Many of the companies moving to a Microsoft 365 Government Community Cloud (GCC) or GCC High environment might want to save money by migrating only those users who handle Controlled Unclassified Information (CUI) and/or other sensitive US government data to the “gov cloud.”
Is that a practice that Microsoft and its Agreement for Online Services – Government (AOS-G) partners recommend? What are the cost savings likely to be? And what complexities and challenges could maintaining two M365 tenants introduce?
How cheap is cheap?
Say yours is a 300-person manufacturing organization in the US Defense Industrial Base (DIB), but only 10 of your employees will be handling highly sensitive CUI such as International Traffic in Arms Regulations (ITAR) data. Why pay 50%-70% higher licensing fees to put everyone on GCC High? And won’t migrating fewer people’s data also save money? Doesn’t a GCC High “enclave” just make sense in scenarios like these?
That might seem like a slam-dunk decision. But according to Conrad Agramont, CEO at Agile IT, it requires careful consideration.
“Say I have a small group of people over there [that need to be on GCC High],” Conrad posits. “It should be kind of cheap to get going, right?
Well, it might be cheaper for you because you will only have a few people in GCC High. But it’s still expensive because it’s not just a license. You have to setup, configure, operationalize, and meet compliance—whether it’s 15 people or 500 people.”
No relief in sight
Whether yours is an SMB or global enterprise, you need to implement the same controls to pass an audit. There’s no relief for smaller orgs because the government is trying to prevent data breaches involving data critical to our national security and sovereignty. As Conrad puts it, “There’s no way of skimping on it like you would something else.”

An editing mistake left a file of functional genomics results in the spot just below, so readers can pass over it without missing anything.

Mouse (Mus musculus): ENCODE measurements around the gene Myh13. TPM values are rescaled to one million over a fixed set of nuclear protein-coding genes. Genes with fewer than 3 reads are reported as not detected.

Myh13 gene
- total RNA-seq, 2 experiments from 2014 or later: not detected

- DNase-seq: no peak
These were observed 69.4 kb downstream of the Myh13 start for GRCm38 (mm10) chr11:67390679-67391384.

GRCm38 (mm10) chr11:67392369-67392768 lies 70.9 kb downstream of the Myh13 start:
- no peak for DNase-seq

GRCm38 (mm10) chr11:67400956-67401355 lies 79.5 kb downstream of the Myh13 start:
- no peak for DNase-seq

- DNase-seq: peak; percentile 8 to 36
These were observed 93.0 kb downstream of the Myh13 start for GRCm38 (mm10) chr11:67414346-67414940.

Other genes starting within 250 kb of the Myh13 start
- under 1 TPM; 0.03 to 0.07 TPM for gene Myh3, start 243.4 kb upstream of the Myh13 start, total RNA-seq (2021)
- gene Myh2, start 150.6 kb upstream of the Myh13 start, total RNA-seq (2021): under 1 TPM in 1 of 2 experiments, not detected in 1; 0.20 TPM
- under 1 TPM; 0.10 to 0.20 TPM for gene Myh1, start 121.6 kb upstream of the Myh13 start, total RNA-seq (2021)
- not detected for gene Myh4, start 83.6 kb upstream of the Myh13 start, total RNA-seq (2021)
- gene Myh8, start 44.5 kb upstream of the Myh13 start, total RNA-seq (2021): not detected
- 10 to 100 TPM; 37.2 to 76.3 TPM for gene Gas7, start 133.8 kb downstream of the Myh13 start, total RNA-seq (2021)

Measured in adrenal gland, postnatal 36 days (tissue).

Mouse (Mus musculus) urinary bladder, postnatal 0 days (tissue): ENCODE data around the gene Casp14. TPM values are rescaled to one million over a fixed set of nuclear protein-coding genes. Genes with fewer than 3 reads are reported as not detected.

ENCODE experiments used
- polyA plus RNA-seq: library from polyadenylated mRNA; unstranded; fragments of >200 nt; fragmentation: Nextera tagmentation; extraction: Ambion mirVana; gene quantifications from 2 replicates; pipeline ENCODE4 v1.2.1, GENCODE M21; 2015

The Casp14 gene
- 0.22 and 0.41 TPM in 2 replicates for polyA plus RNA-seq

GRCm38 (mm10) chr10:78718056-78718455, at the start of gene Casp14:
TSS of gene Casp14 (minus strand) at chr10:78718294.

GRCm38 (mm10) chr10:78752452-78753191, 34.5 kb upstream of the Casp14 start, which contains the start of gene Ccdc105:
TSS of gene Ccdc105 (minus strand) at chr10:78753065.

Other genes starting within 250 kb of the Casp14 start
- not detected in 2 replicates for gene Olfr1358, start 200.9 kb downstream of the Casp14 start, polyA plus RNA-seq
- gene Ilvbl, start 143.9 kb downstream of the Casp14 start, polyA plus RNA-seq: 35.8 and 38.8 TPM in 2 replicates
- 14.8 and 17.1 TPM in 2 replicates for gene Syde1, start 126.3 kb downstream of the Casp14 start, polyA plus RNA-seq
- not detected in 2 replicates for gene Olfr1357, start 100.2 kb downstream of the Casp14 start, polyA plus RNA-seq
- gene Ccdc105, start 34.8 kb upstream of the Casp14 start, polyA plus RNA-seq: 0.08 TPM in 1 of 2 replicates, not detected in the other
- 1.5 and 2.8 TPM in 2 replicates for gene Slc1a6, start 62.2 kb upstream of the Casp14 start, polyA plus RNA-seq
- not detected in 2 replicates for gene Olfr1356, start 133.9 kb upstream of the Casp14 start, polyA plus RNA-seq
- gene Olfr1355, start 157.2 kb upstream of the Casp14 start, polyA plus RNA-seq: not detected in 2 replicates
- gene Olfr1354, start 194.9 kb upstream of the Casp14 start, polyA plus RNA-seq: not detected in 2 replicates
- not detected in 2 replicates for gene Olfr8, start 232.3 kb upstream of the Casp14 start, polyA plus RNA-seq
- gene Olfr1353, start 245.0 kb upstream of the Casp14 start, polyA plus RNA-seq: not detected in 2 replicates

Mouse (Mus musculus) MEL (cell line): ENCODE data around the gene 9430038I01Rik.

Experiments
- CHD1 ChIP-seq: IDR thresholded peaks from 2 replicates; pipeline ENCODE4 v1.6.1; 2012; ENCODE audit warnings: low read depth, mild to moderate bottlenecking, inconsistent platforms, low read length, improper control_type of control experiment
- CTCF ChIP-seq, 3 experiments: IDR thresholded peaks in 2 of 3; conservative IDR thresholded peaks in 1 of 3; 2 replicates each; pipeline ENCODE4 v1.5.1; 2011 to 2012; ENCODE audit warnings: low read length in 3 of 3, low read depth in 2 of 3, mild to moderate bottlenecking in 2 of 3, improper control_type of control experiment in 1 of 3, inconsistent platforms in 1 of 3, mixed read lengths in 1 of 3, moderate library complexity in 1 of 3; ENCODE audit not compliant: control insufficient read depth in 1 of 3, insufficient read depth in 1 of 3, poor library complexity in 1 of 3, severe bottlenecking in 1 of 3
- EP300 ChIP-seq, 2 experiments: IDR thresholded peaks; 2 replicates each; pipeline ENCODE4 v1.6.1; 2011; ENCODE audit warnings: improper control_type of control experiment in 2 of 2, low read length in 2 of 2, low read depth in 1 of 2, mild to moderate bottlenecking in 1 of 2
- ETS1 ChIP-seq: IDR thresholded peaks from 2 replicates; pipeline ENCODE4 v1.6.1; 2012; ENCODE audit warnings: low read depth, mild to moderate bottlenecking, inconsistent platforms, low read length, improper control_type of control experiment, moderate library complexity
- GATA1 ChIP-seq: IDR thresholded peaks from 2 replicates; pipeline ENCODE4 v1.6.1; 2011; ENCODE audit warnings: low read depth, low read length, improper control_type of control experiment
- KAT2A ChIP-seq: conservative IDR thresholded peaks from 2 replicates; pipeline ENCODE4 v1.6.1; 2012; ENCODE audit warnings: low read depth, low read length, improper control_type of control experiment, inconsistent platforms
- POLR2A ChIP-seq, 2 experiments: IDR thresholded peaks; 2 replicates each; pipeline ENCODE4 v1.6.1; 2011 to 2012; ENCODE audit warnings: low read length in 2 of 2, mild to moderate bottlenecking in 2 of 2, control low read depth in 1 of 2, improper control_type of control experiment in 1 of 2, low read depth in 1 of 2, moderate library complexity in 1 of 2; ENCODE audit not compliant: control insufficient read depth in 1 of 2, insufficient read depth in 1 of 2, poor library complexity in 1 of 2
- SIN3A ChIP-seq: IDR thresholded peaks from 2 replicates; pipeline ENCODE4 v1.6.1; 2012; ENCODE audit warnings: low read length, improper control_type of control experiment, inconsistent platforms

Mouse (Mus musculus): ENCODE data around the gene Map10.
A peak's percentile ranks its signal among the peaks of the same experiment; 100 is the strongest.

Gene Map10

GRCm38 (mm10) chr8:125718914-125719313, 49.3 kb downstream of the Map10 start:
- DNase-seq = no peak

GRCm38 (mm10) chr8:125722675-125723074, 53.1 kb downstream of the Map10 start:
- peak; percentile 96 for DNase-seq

So, while creating a GCC High enclave might help you save significantly on the data movement part of a migration, the cost to configure the new environment, create associated policies, etc. will be about the same regardless of the number of people it supports. For example, you’ll need to do about the same amount of work either way to setup SharePoint, Exchange, conditional authentication, mobile device management (MDM), and so on.
Overall, the upfront cost savings with a GCC High enclave might be less than hoped, but still significant. What about the operational side? Are the hassles worth the savings, particularly when people need to collaborate across Microsoft 365 tenant boundaries? Will you be happy with what you’ve implemented?
For sure, some of the capabilities that you have in the commercial M365 environment won’t be mirrored in GCC High. So, you may need to find creative solutions to maintain efficiency.
Likewise, how you approach security-related requirements like device management may not be the same in both environments. That could leave you with two MDM solutions, for instance. You might also need two different sets of policies and procedures around Identity & Access Management (IAM).
Conrad also advocates an unusual staffing consideration because “Commercial people that don’t understand government can make terrible decisions.” He recommends giving whoever manages your GCC High enclave “equal seats at the table” with your CIO/CISO. If the CISO were to impact compliance on the defense side and “the government came knocking on doors,” the negative business impact could be massive.
For more guidance on this topic, listen to Episode 113 of The Virtual CISO Podcast with guest Conrad Agramont from Agile IT.
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